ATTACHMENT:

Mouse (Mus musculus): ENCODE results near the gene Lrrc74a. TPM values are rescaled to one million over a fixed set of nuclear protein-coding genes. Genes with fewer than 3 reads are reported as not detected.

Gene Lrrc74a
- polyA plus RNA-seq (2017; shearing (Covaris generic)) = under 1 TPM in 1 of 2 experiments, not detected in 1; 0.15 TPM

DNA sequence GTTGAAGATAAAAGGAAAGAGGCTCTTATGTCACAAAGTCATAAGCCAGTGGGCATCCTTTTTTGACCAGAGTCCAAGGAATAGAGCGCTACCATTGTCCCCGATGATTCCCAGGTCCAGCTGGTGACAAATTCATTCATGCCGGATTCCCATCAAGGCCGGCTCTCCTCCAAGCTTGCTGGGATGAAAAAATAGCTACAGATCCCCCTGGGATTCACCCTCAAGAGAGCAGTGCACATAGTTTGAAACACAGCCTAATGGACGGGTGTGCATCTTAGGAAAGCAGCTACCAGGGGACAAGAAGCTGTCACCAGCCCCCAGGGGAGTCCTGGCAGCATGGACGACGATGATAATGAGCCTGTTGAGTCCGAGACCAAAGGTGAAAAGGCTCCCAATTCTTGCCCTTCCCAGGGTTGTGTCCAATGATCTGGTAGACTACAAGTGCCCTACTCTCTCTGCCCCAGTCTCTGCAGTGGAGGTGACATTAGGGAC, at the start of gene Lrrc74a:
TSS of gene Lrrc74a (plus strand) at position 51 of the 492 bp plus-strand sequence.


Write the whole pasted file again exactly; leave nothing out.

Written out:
Mouse (Mus musculus): ENCODE results near the gene Lrrc74a. TPM values are rescaled to one million over a fixed set of nuclear protein-coding genes. Genes with fewer than 3 reads are reported as not detected.

Gene Lrrc74a
- polyA plus RNA-seq (2017; shearing (Covaris generic)) = under 1 TPM in 1 of 2 experiments, not detected in 1; 0.15 TPM

DNA sequence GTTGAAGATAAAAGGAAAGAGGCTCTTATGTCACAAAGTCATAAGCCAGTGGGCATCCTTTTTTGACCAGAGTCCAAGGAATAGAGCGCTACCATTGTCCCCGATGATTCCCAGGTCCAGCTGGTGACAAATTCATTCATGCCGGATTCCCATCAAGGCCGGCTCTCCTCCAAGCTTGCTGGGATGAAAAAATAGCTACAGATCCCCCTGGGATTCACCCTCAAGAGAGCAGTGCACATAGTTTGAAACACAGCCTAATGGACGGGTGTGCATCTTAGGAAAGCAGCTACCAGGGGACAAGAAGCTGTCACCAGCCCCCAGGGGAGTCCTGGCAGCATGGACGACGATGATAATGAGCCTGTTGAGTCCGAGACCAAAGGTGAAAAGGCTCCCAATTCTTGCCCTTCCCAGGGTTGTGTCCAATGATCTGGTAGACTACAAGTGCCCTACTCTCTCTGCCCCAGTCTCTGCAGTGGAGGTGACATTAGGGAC, at the start of gene Lrrc74a:
TSS of gene Lrrc74a (plus strand) at position 51 of the 492 bp plus-strand sequence.